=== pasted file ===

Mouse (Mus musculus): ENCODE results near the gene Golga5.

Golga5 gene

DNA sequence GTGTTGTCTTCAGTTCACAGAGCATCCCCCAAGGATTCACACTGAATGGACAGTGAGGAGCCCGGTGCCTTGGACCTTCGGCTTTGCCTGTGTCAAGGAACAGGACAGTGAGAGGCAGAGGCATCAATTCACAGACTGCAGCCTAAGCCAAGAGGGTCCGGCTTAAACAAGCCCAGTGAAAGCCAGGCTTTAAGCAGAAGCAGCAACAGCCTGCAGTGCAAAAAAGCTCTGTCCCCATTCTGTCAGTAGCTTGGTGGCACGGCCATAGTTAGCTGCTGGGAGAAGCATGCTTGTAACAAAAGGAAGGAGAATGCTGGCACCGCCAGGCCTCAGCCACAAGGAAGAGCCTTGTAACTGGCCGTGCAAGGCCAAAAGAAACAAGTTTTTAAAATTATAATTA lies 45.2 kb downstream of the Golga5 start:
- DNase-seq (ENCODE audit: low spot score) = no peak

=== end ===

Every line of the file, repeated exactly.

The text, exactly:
Mouse (Mus musculus): ENCODE results near the gene Golga5.

Golga5 gene

DNA sequence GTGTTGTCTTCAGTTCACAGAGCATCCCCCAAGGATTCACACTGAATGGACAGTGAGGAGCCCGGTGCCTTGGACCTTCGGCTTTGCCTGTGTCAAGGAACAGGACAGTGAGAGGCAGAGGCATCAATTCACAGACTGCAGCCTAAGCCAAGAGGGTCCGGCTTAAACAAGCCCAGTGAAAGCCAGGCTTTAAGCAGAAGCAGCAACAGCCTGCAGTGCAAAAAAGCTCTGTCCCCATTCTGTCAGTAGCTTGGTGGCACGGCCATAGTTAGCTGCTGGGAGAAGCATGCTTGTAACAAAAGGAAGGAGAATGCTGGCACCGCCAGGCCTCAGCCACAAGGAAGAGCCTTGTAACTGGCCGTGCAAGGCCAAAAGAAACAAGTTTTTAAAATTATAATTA lies 45.2 kb downstream of the Golga5 start:
- DNase-seq (ENCODE audit: low spot score) = no peak